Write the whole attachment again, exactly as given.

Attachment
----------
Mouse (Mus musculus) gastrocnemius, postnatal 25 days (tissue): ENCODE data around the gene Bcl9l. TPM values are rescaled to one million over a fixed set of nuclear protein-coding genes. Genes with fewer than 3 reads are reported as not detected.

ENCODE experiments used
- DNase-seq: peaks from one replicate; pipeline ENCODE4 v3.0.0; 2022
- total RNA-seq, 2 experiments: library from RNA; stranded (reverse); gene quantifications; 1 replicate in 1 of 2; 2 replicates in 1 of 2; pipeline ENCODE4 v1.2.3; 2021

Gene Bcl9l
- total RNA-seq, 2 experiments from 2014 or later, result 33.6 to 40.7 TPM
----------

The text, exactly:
Mouse (Mus musculus) gastrocnemius, postnatal 25 days (tissue): ENCODE data around the gene Bcl9l. TPM values are rescaled to one million over a fixed set of nuclear protein-coding genes. Genes with fewer than 3 reads are reported as not detected.

ENCODE experiments used
- DNase-seq: peaks from one replicate; pipeline ENCODE4 v3.0.0; 2022
- total RNA-seq, 2 experiments: library from RNA; stranded (reverse); gene quantifications; 1 replicate in 1 of 2; 2 replicates in 1 of 2; pipeline ENCODE4 v1.2.3; 2021

Gene Bcl9l
- total RNA-seq, 2 experiments from 2014 or later, result 33.6 to 40.7 TPM